Thursday, 21 February 2013

Henry VIII, genealogists, Anabaptists and Mormons

Back for a moment to my old stamping ground, Henry VIII's Reformation: for a realisation which seems like it ought to be embarrassingly obvious. I've not noticed anyone spell it out before. So apologies if this is old hat, but tortoise here has only just caught up with it.

One of the oddities of Henry VIII's reign is the appearance of parish registers. In 1538, Thomas Cromwell's second set of royal injunctions required every parish to keep a register of baptisms, marriages and burials: for no very obvious reason. There was some suspicion at the time that he was proposing to tax these things, but there's no evidence that was the case.

But we don't ask too many questions, because the documents themselves are so fantastically useful: they're the basis for English genealogical work (a subject in which 1538 is Year Zero) and for lots of other historical stuff too. So we tend to assume - or at least I have - that this is somehow part of Cromwell's general drive for administrative efficiency and to turn England into a clockwork bureaucratic machine. Quite how these registers would serve that purpose, well, who knows?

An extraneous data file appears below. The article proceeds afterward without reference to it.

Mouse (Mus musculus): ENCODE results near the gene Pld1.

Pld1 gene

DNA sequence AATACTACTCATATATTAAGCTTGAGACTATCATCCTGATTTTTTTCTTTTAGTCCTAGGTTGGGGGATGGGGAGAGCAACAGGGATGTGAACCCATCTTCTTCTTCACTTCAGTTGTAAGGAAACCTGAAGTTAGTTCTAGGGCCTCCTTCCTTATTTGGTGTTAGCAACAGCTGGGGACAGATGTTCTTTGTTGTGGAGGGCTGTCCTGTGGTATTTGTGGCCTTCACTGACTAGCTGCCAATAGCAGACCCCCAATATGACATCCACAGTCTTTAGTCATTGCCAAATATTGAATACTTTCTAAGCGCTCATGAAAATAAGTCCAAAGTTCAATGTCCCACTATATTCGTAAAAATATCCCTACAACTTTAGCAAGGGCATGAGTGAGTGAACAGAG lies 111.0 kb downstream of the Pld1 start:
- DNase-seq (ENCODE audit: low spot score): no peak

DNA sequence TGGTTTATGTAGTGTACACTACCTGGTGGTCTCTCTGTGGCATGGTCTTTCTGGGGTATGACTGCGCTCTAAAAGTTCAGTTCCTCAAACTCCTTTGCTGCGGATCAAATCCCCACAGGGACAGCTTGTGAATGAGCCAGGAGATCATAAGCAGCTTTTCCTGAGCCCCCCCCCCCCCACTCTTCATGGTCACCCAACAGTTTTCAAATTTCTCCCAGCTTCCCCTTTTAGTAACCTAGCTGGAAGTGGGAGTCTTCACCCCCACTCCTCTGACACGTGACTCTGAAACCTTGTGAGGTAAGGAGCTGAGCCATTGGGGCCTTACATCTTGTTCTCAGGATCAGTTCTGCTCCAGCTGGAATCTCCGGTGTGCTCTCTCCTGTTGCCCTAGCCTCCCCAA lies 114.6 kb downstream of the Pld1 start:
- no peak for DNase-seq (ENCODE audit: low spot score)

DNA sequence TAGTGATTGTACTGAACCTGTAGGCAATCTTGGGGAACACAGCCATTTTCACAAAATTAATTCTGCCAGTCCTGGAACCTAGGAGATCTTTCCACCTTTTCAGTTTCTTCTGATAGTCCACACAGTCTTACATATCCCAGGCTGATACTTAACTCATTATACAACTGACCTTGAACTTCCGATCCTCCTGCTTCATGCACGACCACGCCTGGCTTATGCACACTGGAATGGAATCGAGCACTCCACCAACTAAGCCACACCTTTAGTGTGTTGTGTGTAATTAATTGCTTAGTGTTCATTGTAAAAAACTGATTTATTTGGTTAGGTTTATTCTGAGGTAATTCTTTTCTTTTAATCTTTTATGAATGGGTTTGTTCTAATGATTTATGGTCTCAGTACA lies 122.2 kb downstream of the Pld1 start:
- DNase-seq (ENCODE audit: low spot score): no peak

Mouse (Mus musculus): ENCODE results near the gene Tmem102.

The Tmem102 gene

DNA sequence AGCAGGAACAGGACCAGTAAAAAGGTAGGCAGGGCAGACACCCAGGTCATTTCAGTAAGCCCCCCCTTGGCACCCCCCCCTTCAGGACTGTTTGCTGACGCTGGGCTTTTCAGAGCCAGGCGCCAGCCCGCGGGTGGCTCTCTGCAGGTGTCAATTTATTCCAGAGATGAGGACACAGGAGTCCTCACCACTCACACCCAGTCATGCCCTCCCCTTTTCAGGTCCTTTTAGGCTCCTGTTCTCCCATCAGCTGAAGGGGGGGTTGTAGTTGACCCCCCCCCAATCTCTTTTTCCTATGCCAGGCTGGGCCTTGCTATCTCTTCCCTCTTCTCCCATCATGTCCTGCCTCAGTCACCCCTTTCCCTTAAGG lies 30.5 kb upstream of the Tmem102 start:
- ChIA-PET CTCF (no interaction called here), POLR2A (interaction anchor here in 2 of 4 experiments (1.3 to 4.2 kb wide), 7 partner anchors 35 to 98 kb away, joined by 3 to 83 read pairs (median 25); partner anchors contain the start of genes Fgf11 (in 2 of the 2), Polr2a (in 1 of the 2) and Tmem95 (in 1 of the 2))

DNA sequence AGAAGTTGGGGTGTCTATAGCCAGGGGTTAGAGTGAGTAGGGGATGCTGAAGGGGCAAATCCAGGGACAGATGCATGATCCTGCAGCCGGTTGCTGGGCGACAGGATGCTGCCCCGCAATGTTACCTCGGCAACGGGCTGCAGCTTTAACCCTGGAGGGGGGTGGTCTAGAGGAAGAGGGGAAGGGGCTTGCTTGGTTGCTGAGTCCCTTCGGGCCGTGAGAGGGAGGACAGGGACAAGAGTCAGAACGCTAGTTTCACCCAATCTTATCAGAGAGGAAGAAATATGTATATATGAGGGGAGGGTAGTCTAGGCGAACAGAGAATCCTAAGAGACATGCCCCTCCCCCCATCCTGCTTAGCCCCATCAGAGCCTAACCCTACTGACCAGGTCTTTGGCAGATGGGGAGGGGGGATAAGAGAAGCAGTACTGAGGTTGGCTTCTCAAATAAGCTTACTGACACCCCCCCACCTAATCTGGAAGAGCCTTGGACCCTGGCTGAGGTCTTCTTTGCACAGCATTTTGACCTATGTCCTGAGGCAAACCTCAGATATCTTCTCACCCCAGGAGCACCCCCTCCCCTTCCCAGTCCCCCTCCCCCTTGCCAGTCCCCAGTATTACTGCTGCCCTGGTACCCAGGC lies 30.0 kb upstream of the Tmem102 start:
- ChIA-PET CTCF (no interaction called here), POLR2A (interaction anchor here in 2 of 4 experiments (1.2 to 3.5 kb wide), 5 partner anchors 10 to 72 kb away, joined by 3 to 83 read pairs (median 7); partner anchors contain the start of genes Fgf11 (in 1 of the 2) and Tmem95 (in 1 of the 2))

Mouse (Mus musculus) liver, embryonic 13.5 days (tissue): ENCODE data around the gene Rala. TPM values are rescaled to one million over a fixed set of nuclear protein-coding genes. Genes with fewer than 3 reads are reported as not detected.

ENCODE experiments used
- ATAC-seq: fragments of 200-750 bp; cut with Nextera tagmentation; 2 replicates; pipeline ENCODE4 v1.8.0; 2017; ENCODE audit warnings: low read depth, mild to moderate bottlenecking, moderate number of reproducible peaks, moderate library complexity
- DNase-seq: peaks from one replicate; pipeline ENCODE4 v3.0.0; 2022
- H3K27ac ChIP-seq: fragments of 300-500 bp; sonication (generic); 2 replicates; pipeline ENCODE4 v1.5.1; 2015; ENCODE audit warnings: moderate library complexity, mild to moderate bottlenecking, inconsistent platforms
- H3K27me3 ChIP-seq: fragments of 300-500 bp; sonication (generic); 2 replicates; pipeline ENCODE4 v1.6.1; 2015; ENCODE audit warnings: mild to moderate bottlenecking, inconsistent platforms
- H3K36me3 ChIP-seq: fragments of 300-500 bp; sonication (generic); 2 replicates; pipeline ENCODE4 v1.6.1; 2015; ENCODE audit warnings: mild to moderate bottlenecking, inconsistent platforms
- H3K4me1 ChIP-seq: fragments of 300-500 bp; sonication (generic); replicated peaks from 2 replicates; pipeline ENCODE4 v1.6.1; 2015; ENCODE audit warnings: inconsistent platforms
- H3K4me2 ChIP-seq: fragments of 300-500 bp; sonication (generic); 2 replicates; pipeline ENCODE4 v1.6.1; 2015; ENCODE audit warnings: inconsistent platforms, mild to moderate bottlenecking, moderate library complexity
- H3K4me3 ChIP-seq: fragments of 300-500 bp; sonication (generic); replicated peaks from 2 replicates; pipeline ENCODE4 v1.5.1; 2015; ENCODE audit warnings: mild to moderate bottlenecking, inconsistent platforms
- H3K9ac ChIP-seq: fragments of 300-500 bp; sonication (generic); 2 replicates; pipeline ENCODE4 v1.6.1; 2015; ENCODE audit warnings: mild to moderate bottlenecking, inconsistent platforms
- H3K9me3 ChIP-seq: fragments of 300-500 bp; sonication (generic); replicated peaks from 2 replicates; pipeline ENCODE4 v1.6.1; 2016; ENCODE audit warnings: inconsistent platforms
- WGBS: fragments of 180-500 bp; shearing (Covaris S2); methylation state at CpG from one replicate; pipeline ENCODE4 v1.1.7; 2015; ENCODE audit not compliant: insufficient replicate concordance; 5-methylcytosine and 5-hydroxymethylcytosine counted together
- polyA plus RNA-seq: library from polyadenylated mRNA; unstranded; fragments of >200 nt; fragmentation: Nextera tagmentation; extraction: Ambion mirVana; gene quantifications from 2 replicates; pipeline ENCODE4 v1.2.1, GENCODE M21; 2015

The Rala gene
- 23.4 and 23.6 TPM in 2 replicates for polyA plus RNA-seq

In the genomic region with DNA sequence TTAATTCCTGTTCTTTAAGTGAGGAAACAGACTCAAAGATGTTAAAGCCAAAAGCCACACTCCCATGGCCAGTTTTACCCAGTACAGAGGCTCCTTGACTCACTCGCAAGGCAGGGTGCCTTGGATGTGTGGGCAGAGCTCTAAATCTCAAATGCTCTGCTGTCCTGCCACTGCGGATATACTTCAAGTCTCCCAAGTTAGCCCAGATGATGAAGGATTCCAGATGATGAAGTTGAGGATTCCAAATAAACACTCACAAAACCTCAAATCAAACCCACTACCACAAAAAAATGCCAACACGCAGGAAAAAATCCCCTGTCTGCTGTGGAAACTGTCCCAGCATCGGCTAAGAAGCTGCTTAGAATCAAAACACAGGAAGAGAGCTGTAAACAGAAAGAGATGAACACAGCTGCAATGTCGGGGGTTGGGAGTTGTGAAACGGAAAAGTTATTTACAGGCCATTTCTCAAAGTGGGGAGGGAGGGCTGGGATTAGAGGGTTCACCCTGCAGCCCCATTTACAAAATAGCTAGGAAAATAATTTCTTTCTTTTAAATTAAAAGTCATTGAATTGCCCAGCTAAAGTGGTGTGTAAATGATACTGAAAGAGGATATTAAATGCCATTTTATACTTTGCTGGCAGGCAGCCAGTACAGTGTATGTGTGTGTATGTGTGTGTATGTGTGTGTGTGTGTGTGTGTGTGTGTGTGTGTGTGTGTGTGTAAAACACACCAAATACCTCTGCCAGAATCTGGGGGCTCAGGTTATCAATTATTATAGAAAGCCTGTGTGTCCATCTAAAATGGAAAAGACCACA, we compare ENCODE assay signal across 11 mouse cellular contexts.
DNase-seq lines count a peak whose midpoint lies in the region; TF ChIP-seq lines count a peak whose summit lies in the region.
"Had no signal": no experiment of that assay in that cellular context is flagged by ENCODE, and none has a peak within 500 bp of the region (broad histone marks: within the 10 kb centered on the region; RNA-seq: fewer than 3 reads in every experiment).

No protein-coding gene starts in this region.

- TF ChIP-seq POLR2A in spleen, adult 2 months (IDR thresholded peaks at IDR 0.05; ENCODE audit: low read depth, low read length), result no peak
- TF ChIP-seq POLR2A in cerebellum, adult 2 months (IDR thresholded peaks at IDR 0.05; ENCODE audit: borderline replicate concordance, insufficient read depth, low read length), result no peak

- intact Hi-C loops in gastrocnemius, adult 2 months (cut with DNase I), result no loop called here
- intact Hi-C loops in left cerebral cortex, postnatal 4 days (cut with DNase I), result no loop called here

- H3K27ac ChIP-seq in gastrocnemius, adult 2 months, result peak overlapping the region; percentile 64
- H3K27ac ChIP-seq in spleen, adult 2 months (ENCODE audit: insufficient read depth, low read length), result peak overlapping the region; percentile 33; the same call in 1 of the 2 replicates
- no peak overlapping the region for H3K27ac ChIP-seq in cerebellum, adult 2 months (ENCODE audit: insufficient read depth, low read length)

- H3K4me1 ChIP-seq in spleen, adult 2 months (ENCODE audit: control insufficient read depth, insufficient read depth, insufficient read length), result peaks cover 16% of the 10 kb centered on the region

Marking a student essay on Swiss Anabaptists yesterday made me realise what's up. 1538 was, amongst other things, the year when Henry VIII's regime was at the height of its panic about Anabaptist infiltration. We know it never happened, but this was only three years after the terrifying and bloody takeover of the city of M√ľnster by apocalyptic Anabaptists, an event which hung over Europe not unlike 9/11.

... And then they require every parish to keep a record of all its baptisms. Well, duh. What better way of flushing out any Anabaptist tendencies, given that Anabaptists are marked by their refusal to baptise infants?

If I'm right, there's a lovely irony to this. The parish registers that resulted have been used by a great many genealogists, but most assiduously and systematically by the Mormons, who as I understand it use them for the practice of posthumous baptism of believers' ancestors, and who as a result have collated and analysed the registers more thoroughly than anyone else. If Henry VIII was shocked by Anabaptists, what would he have made of that?





1 comment:

  1. Swiss anabaptists? Are there any left for you to discover in April? C

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